Dr. Maria Traub, Associate Professor of French and Italian, followed with her presentation on “Flaubert and Francis: Stories of Conversion,” which provided a “map of reading” to Flaubert’s story “The Legend of Saint Julian the Hospitaller” published in Three Tales (Trois Contes), 1877.  Dr. Traub’s interpretation was based upon a comparison between the story of Flaubert’s protagonist and the life of Saint Francis of Assisi.  Dr. Traub’s presentation was an example of the scholarship of integration.

 

Finally, Dr. Constance Korteland’s presentation titled “Neumann Students and Inmates in a Philadelphia Prison Study Together in That Prison” detailed the experience of her students with the Inside-Out Prison Exchange Program, which brings students and prisoners together in a university-level course.  Dr. Korteland, Professor of Psychology and Criminal Justice, shared stories of life-transforming encounters between students and inmates and illustrated Boyer’s  categories of scholarship of teaching and scholarship of civic engagement – a later addition to the taxonomy. 

 

This year’s Convivium featured a number of highly successful poster presentations:  Dr. Mehdi Hojjat on “Global Education as a Community Service” (scholarship of application); Sr. Janet Thiel, OSF, Ph.D. on “End of Course Refelections:  Neumann’s Continuous Course Improvement” (scholarship of discovery); Dr. Janelle Ketrick-Gillespie, Lori Pellescki and Prof. James Kain on “Collaborating on Course Redesign – Reading and Writing” (scholarship of integration); Dr. James Houck and Sr. Suzanne Mayer, IHM, Ph.D. on “From Clinical Case to Capstone Project: A Process of Integration” (scholarship of integration); Dr. Gail Corso and dr. Colleen McDonough on “Preliminary Results of Ongoing Study: Integrating Speaking into Two-course Sequence of First-year Writing” (scholarship of teaching); Dr. Joseph Glass on “News via CMS” (scholarship of teaching) and; Prof. Marina Lutz and Dr. Theresa Pietsch on Diagram-a-Body:  Using a Concept Map to Identify Assessment and Care Planning Needs of a Patient” (scholarship of teaching).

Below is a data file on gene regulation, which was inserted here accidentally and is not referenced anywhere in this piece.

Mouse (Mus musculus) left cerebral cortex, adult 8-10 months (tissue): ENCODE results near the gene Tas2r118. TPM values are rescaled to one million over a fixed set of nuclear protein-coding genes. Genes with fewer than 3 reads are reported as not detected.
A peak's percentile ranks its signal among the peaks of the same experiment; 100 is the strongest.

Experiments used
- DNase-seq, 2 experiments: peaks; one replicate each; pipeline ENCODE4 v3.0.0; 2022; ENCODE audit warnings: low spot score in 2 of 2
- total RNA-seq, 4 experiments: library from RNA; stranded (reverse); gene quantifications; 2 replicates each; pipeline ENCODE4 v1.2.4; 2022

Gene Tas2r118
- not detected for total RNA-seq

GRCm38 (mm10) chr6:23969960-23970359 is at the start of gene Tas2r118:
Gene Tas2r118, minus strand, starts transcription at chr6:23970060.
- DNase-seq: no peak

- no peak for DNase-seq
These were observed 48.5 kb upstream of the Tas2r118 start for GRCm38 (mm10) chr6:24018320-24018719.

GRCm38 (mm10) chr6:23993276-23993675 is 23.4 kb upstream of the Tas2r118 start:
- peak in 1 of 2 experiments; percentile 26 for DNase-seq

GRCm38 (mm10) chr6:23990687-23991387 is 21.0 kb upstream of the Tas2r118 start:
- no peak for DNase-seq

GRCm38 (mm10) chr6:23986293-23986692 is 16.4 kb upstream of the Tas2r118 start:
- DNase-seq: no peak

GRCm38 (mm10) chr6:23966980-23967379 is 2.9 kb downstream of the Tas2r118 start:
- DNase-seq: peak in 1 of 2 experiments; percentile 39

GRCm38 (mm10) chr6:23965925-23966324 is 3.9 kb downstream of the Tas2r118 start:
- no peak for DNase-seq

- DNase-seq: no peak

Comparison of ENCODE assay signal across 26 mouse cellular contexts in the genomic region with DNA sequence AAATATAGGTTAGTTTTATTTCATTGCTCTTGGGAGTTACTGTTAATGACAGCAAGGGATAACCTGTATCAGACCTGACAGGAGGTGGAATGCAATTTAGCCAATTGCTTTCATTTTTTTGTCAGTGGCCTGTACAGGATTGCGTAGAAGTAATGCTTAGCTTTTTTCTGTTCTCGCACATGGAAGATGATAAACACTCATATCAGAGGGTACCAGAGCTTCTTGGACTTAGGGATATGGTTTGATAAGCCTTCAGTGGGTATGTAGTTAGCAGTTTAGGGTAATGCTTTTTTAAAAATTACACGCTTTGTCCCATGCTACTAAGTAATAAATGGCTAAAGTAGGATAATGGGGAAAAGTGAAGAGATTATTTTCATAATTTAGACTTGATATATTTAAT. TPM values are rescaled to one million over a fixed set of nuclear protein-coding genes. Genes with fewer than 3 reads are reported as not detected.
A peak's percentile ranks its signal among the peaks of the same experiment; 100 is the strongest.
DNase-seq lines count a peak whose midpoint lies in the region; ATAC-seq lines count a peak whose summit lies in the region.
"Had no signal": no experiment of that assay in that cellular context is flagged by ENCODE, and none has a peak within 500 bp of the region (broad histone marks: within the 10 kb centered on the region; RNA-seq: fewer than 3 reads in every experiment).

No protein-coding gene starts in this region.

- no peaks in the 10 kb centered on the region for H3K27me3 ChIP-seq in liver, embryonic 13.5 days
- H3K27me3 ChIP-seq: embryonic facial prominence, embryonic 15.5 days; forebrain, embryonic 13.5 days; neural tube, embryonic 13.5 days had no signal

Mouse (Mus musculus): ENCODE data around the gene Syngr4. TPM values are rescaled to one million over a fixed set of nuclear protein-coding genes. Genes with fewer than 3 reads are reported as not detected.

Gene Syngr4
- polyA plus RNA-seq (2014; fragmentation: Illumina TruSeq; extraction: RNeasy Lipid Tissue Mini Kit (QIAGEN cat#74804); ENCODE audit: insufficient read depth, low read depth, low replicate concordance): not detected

Convivium 2011
Dr. Gail Corso and Dr. Colleen McDonough share their research with Dr. Rosalie Mirenda, President of Neumann University, and Sr. Suzanne Mayer, IHM, Ph.D.
Convivium 2011
Dr. Maria Traub, Associate Professor of French and Italian, describes the stained glass
window illustrating the life of St. Julian the Hospitaller in France’s Rouen Cathedral.
Convivium 2011
Dr. Mac Given and Dr. Sylvia Riviello serenade their colleagues with jazz standards,
expertly rendered.
Convivium 2011
Dr. Joseph Glass discusses the work of Prof. James Kain, Ms. Lori Pellescki
and Dr. Janelle Ketrick-Gillespie.
Convivium 2011
Dr. Theresa Pietsch and Prof. Marina Lutz describe their work on concept-mapping
in Nursing education with Interim Dean of Business and Information Management,
Prof. Janet Massey.